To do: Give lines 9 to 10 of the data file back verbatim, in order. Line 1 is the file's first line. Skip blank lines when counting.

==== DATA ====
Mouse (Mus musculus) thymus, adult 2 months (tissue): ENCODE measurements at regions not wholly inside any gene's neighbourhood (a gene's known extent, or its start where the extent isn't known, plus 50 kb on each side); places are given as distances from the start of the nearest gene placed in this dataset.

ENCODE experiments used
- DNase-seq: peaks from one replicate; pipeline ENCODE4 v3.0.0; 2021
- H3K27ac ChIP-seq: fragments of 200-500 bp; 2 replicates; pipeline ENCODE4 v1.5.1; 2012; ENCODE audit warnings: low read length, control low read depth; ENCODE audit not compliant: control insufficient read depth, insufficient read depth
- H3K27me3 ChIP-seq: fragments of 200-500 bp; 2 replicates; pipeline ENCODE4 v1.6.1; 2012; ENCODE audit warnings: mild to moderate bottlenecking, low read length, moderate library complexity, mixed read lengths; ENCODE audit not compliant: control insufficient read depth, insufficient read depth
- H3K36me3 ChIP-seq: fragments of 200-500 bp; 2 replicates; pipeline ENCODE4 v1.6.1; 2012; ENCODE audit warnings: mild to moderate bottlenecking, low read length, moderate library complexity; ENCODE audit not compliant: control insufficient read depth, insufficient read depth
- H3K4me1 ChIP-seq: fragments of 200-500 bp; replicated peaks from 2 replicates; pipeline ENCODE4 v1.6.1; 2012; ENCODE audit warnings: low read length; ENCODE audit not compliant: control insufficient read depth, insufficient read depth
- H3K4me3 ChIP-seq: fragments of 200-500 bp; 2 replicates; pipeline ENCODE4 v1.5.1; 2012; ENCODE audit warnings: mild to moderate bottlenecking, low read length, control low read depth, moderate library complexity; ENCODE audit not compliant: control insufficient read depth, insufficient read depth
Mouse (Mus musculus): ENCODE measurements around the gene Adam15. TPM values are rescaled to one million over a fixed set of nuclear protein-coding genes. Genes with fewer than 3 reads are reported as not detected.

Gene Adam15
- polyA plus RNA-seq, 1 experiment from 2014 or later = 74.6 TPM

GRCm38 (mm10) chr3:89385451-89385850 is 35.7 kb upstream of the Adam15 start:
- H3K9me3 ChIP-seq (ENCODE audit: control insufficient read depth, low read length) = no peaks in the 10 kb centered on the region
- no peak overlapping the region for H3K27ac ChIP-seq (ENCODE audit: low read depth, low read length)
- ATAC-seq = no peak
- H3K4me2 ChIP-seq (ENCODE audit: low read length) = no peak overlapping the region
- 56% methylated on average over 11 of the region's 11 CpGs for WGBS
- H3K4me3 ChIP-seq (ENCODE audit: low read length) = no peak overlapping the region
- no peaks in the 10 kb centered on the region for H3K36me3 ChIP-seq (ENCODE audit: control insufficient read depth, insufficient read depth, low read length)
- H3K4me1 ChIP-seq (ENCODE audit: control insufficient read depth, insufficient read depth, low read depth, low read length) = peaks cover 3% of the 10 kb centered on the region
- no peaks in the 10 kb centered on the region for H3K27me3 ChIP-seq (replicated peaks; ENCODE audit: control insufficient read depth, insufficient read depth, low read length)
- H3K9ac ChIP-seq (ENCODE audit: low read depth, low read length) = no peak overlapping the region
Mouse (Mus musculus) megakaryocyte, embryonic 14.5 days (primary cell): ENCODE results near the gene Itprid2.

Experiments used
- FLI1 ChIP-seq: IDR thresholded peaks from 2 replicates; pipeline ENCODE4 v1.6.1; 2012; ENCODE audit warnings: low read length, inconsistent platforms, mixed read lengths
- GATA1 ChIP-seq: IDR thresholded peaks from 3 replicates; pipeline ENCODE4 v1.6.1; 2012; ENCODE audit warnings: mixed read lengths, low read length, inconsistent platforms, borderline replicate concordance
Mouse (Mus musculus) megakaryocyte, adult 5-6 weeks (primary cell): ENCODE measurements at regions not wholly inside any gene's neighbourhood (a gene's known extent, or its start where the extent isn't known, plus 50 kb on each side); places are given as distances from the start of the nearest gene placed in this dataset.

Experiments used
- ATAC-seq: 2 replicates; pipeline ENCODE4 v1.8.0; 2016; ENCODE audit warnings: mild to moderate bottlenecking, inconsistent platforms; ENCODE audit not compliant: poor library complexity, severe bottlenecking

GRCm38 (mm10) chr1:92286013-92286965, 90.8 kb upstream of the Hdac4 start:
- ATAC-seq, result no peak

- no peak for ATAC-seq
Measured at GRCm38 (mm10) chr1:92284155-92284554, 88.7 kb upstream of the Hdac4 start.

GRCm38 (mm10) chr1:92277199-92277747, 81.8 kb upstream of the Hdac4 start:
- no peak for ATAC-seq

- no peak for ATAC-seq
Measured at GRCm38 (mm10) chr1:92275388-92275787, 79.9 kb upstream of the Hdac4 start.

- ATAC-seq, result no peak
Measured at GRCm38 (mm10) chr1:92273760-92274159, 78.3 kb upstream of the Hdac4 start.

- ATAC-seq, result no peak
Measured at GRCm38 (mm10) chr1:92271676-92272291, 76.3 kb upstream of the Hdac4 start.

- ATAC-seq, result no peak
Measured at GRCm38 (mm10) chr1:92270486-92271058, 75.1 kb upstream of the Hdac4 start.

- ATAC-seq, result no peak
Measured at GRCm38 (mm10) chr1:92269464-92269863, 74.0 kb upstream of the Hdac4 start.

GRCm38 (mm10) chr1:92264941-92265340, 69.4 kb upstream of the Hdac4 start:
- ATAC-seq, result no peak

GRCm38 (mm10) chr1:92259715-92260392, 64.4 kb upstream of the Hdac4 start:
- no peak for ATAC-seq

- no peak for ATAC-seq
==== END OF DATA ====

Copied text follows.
Mouse (Mus musculus): ENCODE measurements around the gene Adam15. TPM values are rescaled to one million over a fixed set of nuclear protein-coding genes. Genes with fewer than 3 reads are reported as not detected.

Gene Adam15